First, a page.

Mar 20 2012

Fruity Loops and Arrowheads

One of the features of any network is the appearance of motifs, patterns (sub-graphs) that recur within a network much more often than expected at random. These small circuits can be considered as simple building blocks from which the network is composed. This analogy is quite useful, since many of these motifs would appear to have their corollaries in electronic circuitry. Motifs appear to play an important role in transcription factor regulation, which is pretty significant, because transcription factors regulate the expression of most genes.

Electronic circuits spend a lot of their time filtering out noise, and many motifs in molecular biology do this same function. Most of this noise is stochastic: a charmingly ancient Greek word that more-or-less equates to random, but not exactly, being derived from the Greek stochastikos, ‘skillful in aiming.’ To me, stochastic embodies the old saw that ‘if something can happen, it will.’

Stochastic occurrences mess up our pretty, deterministic, view of how things happen. For example, the response of our bodies to radiation therapy is stochastic since not every cell receiving the radiation energy is at a point in its life cycle when the radiation therapy can effect it: Some cells are (those currently reproducing) whilst other cells are not (those currently at rest). This is a problem when one uses methods of measurement that are Gaussian (i.e they ‘average things out’) because these types of measurement will yield indications of a more gradated response than really occurred.

Stochastic music was pioneered by the composer Iannis Xenakis. Unfortunately, while undoubtedly making for interesting math, I agree with this author that the music sounds more or less like an hour-long extended visit to a junk yard. I do like some of Xenakis’ other music though, such as Metastaseis..

Stochastic versus graded response.

Most network motifs try to soften up the responsiveness of transcription factors to stimulus with a high signal to noise ratio, sort of like how an experienced parent can tell the difference between a crying child who just needs to nap versus a child in true distress.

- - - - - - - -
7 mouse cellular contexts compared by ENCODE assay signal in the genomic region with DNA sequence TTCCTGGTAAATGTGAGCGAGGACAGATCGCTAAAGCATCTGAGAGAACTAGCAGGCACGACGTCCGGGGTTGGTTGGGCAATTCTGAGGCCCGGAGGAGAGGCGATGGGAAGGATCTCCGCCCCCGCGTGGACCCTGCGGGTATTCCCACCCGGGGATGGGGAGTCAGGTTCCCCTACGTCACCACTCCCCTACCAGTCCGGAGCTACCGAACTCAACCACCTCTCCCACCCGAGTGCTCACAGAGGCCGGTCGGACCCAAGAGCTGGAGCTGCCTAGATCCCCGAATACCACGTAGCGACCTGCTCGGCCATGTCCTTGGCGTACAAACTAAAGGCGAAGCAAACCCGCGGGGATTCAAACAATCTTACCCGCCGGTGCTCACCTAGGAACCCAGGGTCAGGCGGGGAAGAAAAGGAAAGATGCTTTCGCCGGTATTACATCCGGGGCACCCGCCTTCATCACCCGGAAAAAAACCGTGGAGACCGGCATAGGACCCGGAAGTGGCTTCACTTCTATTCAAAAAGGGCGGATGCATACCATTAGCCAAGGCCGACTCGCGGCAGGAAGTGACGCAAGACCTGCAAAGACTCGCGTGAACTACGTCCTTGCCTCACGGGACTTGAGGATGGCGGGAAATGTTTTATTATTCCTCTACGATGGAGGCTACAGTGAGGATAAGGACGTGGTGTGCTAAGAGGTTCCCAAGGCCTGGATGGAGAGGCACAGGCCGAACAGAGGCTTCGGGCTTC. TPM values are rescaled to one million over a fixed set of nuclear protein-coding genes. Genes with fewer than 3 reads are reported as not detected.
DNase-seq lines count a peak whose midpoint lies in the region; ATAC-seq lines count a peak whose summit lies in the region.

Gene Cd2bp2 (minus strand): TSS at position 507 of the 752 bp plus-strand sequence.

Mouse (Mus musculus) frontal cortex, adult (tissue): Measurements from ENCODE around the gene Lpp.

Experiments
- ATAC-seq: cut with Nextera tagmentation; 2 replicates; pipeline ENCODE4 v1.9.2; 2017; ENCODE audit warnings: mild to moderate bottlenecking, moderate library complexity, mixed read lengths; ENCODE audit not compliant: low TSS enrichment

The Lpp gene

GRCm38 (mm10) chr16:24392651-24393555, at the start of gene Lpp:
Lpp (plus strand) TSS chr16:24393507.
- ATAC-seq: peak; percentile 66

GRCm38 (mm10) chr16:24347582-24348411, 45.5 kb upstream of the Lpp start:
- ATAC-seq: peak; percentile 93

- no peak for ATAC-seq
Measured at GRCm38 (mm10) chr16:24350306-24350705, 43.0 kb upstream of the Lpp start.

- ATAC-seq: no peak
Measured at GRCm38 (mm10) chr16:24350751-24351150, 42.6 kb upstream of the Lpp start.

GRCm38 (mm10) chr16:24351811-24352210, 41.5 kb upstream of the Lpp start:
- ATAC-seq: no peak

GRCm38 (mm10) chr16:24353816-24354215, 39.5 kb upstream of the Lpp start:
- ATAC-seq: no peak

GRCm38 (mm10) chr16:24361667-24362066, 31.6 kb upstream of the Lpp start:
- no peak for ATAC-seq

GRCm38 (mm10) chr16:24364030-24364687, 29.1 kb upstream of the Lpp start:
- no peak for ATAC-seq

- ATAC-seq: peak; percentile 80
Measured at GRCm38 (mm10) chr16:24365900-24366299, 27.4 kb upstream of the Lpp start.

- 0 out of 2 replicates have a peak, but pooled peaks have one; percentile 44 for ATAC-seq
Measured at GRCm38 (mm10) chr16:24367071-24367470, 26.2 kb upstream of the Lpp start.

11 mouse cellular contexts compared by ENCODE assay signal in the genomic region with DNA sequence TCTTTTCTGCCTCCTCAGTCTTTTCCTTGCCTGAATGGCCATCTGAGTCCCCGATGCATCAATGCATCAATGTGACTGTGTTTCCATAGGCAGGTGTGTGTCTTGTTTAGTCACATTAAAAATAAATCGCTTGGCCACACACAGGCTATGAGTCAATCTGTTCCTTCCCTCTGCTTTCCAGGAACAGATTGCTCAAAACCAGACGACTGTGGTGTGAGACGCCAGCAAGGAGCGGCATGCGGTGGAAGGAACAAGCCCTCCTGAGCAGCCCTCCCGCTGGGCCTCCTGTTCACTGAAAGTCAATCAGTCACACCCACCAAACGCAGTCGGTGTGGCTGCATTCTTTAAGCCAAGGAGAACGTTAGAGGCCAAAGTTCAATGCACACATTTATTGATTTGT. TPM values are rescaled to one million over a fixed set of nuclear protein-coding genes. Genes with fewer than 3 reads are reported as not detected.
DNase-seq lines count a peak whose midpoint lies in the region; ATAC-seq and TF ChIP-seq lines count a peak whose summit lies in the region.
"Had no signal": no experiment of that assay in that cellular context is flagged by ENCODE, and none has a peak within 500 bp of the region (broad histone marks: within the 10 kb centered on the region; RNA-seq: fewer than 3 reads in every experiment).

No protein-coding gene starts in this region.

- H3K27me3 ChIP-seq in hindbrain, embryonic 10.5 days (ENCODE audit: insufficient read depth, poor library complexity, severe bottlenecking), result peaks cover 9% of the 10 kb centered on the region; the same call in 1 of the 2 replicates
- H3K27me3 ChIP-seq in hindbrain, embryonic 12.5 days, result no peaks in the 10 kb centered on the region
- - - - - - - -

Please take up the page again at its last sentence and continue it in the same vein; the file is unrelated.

Since developing the Quodlibet module in Datapunk I’ve been increasingly aware of the need to incorporate these types of motifs in my network calculations, when and where they show up. Quodlibet currently does quite a bit of graph/network/combinatorial calculation already (click on the Analytics link in any molecular map to see it at work) so looking for network motifs seemed the logical next step.

I mostly work in Perl, so I often take advantage of CPAN (The Comprehensive Perl Archive Network) which hosts a wealth of Perl modules, including a terrific collection of bioscience libraries, such as Bioperl. These modules are what makes Perl so great: you do not have to reinvent the wheel and in many instances you don’t even have to know exactly how the wheel works. Just plug it in, feed it good stuff and get the output. CPAN has been a great asset with Quodlibet, but contained no modules for network motif detection. Fortunately an online homework assignment provided me with the means to get started.

However, before I launch into any of that stuff, in my next blog I’ll take a look at the most common network motifs. These have been identified largely through the work of Uri Alon and his lab at the Weizmann Institute of Science in Israel, and if your interest runs in the direction of computational biology, I recommend that you take a look at his book Introduction to Systems Biology: Design Principles of Biologic Circuits (Chapman and Hall/CRC). The loop is a basic network motif, so next blog we’ll take take a look a a few variations to get an idea about how these things work things.

Like the digital circuitry in your computer, clusters of network motifs are capable of computational processes. Think about this: Humans share about 98% of their genome (at least the sequences) with apes. This of course begs the question ‘why are we not more similar?’ The answer is that while we share much of the base sequences, there are tremendous differences in the ‘computational knowledge’ that acts upon these sequences, in particular the networks involved in transcription factor regulation: operons, regulons and modulons. It is the ‘combinatoric wisdom’ that seems to differentiate between the classes of life forms.

No responses yet

Leave a Reply